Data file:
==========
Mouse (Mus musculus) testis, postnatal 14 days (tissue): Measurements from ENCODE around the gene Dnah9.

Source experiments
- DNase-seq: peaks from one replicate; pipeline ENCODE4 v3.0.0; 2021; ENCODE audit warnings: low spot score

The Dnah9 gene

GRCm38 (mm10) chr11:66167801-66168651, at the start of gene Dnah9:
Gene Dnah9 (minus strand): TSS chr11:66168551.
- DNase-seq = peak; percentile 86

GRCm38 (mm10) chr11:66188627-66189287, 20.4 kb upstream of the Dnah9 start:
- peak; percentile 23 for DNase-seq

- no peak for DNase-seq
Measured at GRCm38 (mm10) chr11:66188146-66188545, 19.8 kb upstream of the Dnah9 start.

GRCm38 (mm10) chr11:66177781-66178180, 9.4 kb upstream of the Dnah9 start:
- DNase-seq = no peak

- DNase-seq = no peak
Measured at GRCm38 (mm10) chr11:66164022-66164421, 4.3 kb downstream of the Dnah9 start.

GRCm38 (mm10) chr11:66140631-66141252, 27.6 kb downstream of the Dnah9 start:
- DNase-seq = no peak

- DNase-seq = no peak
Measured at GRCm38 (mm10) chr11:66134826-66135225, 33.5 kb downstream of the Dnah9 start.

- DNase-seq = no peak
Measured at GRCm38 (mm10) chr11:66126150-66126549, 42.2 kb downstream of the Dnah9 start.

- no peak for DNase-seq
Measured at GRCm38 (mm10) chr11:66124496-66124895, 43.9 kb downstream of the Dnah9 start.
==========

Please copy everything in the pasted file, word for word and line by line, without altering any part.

Mouse (Mus musculus) testis, postnatal 14 days (tissue): Measurements from ENCODE around the gene Dnah9.

Source experiments
- DNase-seq: peaks from one replicate; pipeline ENCODE4 v3.0.0; 2021; ENCODE audit warnings: low spot score

The Dnah9 gene

GRCm38 (mm10) chr11:66167801-66168651, at the start of gene Dnah9:
Gene Dnah9 (minus strand): TSS chr11:66168551.
- DNase-seq = peak; percentile 86

GRCm38 (mm10) chr11:66188627-66189287, 20.4 kb upstream of the Dnah9 start:
- peak; percentile 23 for DNase-seq

- no peak for DNase-seq
Measured at GRCm38 (mm10) chr11:66188146-66188545, 19.8 kb upstream of the Dnah9 start.

GRCm38 (mm10) chr11:66177781-66178180, 9.4 kb upstream of the Dnah9 start:
- DNase-seq = no peak

- DNase-seq = no peak
Measured at GRCm38 (mm10) chr11:66164022-66164421, 4.3 kb downstream of the Dnah9 start.

GRCm38 (mm10) chr11:66140631-66141252, 27.6 kb downstream of the Dnah9 start:
- DNase-seq = no peak

- DNase-seq = no peak
Measured at GRCm38 (mm10) chr11:66134826-66135225, 33.5 kb downstream of the Dnah9 start.

- DNase-seq = no peak
Measured at GRCm38 (mm10) chr11:66126150-66126549, 42.2 kb downstream of the Dnah9 start.

- no peak for DNase-seq
Measured at GRCm38 (mm10) chr11:66124496-66124895, 43.9 kb downstream of the Dnah9 start.